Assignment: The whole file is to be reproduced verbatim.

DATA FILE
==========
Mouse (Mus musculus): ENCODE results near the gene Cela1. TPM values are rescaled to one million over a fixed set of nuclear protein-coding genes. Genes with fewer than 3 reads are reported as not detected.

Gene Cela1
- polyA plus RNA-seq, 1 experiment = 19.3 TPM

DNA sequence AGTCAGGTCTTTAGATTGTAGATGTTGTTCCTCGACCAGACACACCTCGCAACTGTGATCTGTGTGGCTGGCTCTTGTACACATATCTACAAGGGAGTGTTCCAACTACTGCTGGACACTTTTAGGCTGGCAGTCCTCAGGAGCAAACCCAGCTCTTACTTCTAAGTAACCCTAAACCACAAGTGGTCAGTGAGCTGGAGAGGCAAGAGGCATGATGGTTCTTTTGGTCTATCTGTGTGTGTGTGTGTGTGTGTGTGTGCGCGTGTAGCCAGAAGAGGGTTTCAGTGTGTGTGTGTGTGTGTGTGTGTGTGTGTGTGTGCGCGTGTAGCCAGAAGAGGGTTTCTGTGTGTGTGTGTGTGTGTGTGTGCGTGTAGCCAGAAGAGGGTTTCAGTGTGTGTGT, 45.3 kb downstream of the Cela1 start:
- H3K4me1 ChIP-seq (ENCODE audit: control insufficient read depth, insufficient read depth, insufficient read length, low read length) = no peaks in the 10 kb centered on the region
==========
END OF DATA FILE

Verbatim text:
Mouse (Mus musculus): ENCODE results near the gene Cela1. TPM values are rescaled to one million over a fixed set of nuclear protein-coding genes. Genes with fewer than 3 reads are reported as not detected.

Gene Cela1
- polyA plus RNA-seq, 1 experiment = 19.3 TPM

DNA sequence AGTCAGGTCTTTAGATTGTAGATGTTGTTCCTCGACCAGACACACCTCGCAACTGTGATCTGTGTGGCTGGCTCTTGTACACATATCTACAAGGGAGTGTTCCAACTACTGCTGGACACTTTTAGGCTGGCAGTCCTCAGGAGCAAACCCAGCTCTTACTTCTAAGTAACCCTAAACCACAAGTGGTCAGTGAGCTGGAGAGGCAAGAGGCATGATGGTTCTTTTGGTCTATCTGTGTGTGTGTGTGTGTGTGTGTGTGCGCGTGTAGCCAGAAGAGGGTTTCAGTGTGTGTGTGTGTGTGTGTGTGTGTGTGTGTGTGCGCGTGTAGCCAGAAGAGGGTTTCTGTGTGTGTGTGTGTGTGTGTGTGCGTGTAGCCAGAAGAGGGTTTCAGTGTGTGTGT, 45.3 kb downstream of the Cela1 start:
- H3K4me1 ChIP-seq (ENCODE audit: control insufficient read depth, insufficient read depth, insufficient read length, low read length) = no peaks in the 10 kb centered on the region